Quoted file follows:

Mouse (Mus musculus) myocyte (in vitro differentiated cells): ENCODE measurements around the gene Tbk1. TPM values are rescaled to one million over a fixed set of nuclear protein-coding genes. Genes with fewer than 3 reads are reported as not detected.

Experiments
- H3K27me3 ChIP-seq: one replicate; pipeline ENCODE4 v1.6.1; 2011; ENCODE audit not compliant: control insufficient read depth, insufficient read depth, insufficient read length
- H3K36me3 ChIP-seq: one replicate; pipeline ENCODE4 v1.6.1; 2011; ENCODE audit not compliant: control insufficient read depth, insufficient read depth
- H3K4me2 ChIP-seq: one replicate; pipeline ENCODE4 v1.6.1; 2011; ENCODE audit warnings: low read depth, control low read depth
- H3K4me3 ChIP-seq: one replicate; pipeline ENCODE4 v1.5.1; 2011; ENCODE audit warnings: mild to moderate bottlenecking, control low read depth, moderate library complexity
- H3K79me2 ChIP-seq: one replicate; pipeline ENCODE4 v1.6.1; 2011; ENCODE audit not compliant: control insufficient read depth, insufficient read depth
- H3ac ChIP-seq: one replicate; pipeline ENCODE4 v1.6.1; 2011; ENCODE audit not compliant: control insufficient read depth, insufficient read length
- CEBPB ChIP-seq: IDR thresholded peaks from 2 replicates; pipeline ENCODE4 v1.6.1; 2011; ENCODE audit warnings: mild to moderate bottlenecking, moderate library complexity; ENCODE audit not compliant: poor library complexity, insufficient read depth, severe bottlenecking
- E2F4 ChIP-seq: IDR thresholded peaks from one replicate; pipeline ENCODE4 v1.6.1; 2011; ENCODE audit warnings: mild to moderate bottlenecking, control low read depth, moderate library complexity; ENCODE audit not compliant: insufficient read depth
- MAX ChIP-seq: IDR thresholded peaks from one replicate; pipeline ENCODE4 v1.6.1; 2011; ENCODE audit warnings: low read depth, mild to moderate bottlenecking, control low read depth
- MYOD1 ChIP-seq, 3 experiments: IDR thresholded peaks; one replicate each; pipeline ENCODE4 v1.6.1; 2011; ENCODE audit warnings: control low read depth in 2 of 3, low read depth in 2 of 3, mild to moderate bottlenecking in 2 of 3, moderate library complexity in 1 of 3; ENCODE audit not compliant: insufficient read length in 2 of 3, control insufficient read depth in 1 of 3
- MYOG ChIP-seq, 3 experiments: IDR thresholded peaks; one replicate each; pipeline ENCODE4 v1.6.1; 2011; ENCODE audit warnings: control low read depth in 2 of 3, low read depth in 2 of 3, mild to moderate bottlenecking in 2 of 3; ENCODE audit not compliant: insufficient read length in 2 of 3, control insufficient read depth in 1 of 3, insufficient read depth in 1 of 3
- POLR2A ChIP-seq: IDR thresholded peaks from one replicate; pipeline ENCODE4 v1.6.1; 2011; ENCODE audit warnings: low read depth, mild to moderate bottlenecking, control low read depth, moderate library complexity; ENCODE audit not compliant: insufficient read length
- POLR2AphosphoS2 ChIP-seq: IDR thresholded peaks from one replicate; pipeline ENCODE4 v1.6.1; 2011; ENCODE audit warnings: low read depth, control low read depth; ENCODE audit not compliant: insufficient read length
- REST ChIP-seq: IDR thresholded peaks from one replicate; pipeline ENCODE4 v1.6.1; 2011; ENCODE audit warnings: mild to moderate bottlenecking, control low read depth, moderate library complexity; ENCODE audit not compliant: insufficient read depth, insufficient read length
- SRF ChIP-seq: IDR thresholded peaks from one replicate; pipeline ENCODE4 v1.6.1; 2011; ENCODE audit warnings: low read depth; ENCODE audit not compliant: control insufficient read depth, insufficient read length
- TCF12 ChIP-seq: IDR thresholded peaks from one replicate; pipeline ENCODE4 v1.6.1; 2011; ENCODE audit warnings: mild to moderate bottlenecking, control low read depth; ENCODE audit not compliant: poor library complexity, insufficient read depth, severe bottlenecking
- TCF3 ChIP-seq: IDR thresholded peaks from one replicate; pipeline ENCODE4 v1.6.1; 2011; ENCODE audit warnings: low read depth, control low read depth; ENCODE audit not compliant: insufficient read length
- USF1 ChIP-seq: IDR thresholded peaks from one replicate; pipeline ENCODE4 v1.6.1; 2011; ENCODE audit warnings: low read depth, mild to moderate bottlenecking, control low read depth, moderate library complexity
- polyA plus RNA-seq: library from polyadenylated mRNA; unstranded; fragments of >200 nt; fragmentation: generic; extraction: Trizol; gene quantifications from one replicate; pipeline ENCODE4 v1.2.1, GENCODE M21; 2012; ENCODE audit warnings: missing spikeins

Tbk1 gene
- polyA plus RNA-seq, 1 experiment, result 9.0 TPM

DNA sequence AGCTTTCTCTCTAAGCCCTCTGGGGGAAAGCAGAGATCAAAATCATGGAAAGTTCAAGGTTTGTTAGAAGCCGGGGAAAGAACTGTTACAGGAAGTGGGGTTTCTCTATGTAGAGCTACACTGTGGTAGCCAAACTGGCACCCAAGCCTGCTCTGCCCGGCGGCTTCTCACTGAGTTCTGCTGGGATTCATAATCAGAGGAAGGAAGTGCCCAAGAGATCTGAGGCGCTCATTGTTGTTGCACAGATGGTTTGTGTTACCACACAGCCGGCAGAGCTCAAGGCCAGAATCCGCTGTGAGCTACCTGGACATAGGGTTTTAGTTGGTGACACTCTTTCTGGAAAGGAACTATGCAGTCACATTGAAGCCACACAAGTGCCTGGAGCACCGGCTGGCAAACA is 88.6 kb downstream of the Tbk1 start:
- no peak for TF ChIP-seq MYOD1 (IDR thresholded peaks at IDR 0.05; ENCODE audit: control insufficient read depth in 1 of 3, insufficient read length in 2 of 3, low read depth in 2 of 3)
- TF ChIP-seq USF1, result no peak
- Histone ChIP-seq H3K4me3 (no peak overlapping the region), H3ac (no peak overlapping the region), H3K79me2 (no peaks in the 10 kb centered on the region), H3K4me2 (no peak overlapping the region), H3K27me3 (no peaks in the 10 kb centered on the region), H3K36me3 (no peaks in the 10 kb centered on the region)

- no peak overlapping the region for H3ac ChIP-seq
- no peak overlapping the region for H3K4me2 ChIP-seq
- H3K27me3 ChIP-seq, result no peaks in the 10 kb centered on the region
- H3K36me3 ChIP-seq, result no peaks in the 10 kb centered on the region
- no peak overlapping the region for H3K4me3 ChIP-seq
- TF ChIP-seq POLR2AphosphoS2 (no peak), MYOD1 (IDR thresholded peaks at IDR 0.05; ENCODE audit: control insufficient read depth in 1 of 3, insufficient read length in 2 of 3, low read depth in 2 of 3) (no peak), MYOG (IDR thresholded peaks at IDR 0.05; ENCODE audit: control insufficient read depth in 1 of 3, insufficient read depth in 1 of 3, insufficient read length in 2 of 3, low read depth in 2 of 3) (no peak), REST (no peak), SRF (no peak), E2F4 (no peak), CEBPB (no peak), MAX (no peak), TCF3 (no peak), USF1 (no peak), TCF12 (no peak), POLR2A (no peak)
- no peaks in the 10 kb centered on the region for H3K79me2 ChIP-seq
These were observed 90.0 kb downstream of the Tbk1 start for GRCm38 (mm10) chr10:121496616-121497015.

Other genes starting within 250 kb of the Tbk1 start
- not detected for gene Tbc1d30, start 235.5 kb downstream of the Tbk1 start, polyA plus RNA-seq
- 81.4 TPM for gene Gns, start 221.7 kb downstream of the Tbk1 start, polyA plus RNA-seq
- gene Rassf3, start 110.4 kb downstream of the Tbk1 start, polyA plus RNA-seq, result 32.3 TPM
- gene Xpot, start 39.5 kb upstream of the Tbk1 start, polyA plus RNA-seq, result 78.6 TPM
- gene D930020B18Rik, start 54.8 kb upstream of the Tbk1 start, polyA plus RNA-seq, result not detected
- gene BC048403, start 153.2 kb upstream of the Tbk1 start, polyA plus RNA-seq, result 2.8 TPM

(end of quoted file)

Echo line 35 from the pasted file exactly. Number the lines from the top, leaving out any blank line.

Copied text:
These were observed 90.0 kb downstream of the Tbk1 start for GRCm38 (mm10) chr10:121496616-121497015.